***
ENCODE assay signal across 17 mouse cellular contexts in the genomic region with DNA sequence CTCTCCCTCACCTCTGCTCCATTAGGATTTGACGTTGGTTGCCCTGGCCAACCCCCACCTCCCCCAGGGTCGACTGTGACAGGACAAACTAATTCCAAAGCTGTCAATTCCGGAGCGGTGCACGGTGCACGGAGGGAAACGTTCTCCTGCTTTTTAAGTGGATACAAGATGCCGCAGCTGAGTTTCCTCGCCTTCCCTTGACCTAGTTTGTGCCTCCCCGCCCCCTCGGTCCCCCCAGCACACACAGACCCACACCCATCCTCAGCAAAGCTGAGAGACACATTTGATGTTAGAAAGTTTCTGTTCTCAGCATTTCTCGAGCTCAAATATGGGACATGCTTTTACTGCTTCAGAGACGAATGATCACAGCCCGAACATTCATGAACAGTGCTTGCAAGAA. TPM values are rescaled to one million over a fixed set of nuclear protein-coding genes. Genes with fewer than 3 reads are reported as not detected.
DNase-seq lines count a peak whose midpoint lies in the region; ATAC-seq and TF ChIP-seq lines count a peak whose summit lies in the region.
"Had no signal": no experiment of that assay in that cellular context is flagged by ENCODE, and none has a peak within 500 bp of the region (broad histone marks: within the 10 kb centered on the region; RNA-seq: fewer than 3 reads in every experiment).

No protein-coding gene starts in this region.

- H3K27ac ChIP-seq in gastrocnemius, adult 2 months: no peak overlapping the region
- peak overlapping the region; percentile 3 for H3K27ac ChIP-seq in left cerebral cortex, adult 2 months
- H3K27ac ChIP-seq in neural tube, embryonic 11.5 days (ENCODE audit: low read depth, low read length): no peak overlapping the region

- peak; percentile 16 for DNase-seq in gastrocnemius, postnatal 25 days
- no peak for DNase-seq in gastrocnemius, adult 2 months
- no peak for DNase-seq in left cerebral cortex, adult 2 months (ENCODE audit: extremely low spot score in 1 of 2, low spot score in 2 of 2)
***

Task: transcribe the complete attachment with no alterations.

ENCODE assay signal across 17 mouse cellular contexts in the genomic region with DNA sequence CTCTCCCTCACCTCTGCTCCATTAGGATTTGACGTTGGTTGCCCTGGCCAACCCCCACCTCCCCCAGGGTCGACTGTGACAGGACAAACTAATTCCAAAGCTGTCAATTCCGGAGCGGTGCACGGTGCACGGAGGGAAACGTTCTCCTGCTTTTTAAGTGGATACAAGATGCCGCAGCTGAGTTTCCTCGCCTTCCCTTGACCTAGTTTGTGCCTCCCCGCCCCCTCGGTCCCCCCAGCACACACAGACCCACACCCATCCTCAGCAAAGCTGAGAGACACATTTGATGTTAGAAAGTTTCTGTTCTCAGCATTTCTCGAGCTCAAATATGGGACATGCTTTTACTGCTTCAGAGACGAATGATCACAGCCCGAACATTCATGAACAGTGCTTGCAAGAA. TPM values are rescaled to one million over a fixed set of nuclear protein-coding genes. Genes with fewer than 3 reads are reported as not detected.
DNase-seq lines count a peak whose midpoint lies in the region; ATAC-seq and TF ChIP-seq lines count a peak whose summit lies in the region.
"Had no signal": no experiment of that assay in that cellular context is flagged by ENCODE, and none has a peak within 500 bp of the region (broad histone marks: within the 10 kb centered on the region; RNA-seq: fewer than 3 reads in every experiment).

No protein-coding gene starts in this region.

- H3K27ac ChIP-seq in gastrocnemius, adult 2 months: no peak overlapping the region
- peak overlapping the region; percentile 3 for H3K27ac ChIP-seq in left cerebral cortex, adult 2 months
- H3K27ac ChIP-seq in neural tube, embryonic 11.5 days (ENCODE audit: low read depth, low read length): no peak overlapping the region

- peak; percentile 16 for DNase-seq in gastrocnemius, postnatal 25 days
- no peak for DNase-seq in gastrocnemius, adult 2 months
- no peak for DNase-seq in left cerebral cortex, adult 2 months (ENCODE audit: extremely low spot score in 1 of 2, low spot score in 2 of 2)